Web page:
All MedShr posts in this group are intended for HCPs and are part of an educational program funded by Novartis.


[1] World Health Organization. (2021). World Malaria Report 2021. Retrieved from

[2] Gallup, J. L., & Sachs, J. D. (2001). The economic burden of malaria. The American Journal of Tropical Medicine and Hygiene, 64(1_suppl), 85-96.

[3] World Health Organization. (2021). Artemisinin resistance and artemisinin-based combination therapy efficacy. Retrieved from

[4] Fidock, D. A., Nomura, T., & Wellems, T. E. (1998). Cycloguanil and its parent compound proguanil demonstrate distinct activities against Plasmodium falciparum malaria parasites transformed with human dihydrofolate reductase. Molecular Pharmacology, 54(6), 1140-1147.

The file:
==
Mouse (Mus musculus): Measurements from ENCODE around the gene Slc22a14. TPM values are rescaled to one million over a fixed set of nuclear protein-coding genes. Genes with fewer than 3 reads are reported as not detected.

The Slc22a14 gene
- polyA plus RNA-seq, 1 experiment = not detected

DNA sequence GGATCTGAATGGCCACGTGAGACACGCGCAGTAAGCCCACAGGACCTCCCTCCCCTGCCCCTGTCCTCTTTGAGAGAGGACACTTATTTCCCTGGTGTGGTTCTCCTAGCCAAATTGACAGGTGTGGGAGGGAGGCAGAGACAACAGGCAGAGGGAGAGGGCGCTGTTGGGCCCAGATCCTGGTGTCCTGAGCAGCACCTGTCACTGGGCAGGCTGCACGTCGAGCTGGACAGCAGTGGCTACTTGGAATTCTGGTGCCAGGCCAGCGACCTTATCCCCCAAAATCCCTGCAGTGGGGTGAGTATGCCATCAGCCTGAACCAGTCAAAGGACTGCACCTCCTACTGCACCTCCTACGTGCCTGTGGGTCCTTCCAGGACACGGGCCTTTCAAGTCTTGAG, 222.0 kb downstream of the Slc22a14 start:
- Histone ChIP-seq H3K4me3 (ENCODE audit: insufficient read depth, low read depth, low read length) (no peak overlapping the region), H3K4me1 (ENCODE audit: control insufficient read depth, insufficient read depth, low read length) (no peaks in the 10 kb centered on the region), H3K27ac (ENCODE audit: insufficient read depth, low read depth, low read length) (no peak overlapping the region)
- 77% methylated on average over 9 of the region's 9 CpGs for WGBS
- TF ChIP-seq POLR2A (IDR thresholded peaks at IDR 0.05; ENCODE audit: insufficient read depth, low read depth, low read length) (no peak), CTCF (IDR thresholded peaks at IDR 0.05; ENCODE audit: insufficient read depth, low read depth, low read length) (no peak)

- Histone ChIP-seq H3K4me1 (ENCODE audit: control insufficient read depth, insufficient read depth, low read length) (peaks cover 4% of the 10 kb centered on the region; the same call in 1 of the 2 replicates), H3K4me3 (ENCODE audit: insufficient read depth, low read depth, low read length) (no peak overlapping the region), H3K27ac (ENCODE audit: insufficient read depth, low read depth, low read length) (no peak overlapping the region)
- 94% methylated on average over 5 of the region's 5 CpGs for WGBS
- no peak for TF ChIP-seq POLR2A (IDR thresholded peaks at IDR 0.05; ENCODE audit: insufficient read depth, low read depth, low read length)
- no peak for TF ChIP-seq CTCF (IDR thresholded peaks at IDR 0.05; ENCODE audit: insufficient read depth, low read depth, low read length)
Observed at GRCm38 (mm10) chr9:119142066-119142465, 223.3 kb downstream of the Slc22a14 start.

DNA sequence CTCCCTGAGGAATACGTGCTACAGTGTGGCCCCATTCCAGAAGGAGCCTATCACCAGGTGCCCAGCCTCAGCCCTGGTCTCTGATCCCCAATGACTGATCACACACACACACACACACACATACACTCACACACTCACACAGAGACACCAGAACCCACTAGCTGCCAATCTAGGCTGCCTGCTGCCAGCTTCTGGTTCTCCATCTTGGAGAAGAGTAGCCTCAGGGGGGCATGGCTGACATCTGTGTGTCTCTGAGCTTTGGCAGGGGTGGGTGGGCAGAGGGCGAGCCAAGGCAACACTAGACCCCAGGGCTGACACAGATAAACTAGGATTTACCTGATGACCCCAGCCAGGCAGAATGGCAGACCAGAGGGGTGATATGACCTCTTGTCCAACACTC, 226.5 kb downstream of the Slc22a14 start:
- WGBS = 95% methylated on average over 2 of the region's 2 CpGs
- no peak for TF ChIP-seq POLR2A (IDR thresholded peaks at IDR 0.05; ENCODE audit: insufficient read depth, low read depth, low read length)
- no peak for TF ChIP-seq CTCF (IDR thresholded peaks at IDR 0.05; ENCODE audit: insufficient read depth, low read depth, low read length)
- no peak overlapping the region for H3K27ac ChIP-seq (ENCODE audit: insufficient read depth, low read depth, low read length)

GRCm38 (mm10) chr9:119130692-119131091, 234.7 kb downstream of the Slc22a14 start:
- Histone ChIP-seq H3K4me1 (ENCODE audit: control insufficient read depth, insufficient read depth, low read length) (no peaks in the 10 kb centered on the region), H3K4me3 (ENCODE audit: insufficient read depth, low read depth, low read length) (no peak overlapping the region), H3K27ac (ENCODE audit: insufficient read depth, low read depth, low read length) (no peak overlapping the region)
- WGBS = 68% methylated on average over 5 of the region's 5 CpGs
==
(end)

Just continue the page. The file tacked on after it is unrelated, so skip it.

[5] World Health Organization. (2021). Malaria vaccine: WHO position paper, January 2021. Retrieved from

[6] Datoo, M. S., Natama, M. H., Somé, A., Traoré, O., Rouamba, T., Bellamy, D., Yameogo, P., Valia, D., Tegneri, M., Ouedraogo, F., & Espoir B. P. (2021). Efficacy of a low-dose candidate malaria vaccine, R21 in adjuvant Matrix-M, with seasonal administration to children in Burkina Faso: a randomised controlled trial. The Lancet, 397(10287), 1809-1818.

[7] World Health Organization. (2013). Malaria Vaccine Technology Roadmap. Retrieved from

[8] University of Oxford. (2021). Oxford malaria vaccine proves highly effective in Burkina Faso trial. Retrieved from

Loading Author...


Sign in or Register to comment